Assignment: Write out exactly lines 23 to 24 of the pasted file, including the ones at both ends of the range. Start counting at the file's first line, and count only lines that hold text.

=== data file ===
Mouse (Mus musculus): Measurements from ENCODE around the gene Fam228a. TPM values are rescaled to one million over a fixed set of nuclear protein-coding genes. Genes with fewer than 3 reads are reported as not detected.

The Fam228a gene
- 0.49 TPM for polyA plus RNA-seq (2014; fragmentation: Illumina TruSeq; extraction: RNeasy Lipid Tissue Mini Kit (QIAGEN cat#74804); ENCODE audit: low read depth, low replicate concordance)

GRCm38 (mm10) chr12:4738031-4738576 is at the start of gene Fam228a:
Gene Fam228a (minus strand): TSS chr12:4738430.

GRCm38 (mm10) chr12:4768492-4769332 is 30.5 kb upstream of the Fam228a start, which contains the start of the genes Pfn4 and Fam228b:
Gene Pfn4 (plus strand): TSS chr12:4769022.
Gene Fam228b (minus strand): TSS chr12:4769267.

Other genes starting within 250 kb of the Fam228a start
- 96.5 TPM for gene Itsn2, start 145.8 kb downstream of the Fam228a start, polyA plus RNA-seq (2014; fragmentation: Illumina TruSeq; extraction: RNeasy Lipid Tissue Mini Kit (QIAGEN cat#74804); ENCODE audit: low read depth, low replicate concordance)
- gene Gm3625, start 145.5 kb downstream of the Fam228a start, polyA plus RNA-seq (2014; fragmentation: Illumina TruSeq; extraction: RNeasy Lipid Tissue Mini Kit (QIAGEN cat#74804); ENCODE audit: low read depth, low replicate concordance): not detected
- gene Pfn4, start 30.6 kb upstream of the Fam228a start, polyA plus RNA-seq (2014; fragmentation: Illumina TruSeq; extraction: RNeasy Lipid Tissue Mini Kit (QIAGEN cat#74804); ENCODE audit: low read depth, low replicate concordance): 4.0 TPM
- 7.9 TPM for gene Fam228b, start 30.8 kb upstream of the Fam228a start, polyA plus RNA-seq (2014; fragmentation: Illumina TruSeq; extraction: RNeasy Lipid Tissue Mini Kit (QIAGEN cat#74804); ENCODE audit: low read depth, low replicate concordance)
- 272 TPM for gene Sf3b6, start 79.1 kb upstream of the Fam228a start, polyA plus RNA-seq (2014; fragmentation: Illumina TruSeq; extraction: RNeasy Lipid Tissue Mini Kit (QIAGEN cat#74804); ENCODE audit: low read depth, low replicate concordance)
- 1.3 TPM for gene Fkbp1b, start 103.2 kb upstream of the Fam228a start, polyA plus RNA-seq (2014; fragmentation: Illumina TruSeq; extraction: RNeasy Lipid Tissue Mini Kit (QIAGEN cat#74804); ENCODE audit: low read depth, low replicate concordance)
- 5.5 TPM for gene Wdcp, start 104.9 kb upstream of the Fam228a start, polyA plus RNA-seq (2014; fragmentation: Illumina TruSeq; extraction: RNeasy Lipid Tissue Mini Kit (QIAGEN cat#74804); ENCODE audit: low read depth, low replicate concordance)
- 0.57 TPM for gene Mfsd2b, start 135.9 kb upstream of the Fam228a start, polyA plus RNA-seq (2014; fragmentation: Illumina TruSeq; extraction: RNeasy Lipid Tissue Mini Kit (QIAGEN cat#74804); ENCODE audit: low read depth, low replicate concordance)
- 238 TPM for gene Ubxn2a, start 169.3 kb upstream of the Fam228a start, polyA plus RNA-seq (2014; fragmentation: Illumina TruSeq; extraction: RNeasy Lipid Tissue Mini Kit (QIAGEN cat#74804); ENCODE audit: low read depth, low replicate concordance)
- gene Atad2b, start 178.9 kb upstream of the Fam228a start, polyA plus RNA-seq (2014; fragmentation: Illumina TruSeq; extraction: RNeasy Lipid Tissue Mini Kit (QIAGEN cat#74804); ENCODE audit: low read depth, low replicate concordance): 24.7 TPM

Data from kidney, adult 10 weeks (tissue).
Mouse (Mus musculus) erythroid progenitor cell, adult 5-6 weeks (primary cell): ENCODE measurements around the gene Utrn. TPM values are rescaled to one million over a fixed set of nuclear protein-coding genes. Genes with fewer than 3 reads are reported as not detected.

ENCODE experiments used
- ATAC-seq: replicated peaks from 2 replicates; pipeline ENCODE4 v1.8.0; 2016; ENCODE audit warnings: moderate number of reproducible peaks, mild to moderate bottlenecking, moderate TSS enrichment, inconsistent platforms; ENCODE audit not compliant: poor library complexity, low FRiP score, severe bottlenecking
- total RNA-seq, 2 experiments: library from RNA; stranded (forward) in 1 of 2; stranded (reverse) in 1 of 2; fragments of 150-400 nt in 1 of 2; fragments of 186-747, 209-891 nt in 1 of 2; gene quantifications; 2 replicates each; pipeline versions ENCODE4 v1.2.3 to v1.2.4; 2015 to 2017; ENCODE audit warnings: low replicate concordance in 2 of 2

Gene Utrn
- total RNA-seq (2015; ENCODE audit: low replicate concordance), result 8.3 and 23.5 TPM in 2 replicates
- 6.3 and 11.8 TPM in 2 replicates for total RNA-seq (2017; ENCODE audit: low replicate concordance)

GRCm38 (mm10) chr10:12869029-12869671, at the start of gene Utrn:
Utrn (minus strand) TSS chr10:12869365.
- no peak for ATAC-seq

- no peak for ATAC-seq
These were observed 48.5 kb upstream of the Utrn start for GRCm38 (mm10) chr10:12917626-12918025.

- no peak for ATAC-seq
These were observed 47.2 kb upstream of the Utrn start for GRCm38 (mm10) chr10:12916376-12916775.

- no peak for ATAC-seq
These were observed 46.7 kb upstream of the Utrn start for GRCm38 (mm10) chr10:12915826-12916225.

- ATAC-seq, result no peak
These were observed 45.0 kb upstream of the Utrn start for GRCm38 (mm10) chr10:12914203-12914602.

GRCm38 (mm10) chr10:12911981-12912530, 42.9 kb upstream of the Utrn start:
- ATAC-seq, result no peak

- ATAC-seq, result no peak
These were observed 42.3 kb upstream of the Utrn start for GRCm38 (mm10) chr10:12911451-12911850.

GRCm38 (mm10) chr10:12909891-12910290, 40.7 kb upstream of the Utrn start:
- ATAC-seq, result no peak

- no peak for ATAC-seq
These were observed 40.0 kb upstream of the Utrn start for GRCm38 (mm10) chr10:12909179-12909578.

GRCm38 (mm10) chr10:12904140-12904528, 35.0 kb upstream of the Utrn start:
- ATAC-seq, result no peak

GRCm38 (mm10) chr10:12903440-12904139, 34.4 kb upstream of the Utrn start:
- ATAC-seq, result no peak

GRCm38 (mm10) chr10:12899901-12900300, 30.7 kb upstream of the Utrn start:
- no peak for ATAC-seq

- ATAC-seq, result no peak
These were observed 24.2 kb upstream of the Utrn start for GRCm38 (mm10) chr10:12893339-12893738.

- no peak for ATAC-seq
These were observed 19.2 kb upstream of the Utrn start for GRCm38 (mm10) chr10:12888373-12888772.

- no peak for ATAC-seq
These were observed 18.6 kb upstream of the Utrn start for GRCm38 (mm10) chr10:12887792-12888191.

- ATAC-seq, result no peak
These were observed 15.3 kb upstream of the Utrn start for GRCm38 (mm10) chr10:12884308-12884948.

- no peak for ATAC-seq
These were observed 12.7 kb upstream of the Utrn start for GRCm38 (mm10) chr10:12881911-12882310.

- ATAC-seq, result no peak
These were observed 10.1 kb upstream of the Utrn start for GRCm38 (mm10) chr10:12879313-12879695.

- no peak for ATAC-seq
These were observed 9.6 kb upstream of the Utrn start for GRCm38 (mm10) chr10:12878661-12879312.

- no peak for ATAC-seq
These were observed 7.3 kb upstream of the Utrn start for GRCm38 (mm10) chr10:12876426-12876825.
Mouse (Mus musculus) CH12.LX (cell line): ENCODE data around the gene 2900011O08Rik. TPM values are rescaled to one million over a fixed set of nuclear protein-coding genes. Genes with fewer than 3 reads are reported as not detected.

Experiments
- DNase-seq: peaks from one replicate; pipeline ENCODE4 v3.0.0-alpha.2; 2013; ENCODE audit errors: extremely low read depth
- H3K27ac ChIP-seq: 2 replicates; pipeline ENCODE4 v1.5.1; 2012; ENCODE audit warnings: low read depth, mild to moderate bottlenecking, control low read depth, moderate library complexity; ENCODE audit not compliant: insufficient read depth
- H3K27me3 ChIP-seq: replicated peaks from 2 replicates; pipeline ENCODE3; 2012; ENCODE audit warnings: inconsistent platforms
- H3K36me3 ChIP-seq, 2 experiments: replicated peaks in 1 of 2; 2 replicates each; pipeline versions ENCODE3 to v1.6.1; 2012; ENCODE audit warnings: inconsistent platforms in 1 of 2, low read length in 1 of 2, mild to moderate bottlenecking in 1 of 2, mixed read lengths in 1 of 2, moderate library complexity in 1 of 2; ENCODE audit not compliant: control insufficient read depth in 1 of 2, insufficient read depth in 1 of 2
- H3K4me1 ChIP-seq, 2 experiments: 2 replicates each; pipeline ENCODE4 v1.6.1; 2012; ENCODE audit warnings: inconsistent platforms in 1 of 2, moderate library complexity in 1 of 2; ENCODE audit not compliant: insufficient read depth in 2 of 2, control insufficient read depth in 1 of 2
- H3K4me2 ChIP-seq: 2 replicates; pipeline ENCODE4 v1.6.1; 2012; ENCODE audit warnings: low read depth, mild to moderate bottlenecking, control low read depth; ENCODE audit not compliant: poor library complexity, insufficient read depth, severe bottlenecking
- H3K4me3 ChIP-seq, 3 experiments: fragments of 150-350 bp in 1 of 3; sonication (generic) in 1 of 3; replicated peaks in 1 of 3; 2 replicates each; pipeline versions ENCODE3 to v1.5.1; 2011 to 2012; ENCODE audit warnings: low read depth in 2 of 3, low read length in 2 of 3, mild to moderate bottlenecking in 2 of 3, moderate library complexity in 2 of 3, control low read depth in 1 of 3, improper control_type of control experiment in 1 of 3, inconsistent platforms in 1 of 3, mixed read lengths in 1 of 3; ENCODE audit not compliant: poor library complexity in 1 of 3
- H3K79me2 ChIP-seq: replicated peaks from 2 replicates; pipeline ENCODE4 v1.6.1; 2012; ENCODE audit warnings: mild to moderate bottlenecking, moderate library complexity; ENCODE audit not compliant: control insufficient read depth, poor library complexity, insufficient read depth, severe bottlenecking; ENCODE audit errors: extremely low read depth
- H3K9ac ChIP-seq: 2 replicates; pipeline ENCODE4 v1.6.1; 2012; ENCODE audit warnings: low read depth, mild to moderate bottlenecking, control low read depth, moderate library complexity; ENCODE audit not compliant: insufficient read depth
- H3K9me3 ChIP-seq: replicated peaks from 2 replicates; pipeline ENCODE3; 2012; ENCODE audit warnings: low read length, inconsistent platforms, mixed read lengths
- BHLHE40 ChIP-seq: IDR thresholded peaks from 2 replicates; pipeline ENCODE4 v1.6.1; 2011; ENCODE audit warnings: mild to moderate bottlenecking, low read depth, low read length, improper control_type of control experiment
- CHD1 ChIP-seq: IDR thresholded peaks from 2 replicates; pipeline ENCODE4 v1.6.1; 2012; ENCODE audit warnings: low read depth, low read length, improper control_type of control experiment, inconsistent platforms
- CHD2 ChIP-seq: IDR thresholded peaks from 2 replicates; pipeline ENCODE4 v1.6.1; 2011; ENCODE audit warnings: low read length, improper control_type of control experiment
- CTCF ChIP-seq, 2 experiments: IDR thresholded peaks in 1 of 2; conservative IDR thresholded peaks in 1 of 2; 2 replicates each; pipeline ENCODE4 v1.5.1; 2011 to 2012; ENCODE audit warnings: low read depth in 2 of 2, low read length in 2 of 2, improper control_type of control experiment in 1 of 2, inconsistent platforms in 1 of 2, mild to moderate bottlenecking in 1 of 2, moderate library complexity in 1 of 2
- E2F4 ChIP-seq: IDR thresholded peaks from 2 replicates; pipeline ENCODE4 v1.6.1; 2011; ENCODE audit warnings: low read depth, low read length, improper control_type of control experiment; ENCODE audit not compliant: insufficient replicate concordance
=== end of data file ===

- ATAC-seq: replicated peaks from 2 replicates; pipeline ENCODE4 v1.8.0; 2016; ENCODE audit warnings: moderate number of reproducible peaks, mild to moderate bottlenecking, moderate TSS enrichment, inconsistent platforms; ENCODE audit not compliant: poor library complexity, low FRiP score, severe bottlenecking
- total RNA-seq, 2 experiments: library from RNA; stranded (forward) in 1 of 2; stranded (reverse) in 1 of 2; fragments of 150-400 nt in 1 of 2; fragments of 186-747, 209-891 nt in 1 of 2; gene quantifications; 2 replicates each; pipeline versions ENCODE4 v1.2.3 to v1.2.4; 2015 to 2017; ENCODE audit warnings: low replicate concordance in 2 of 2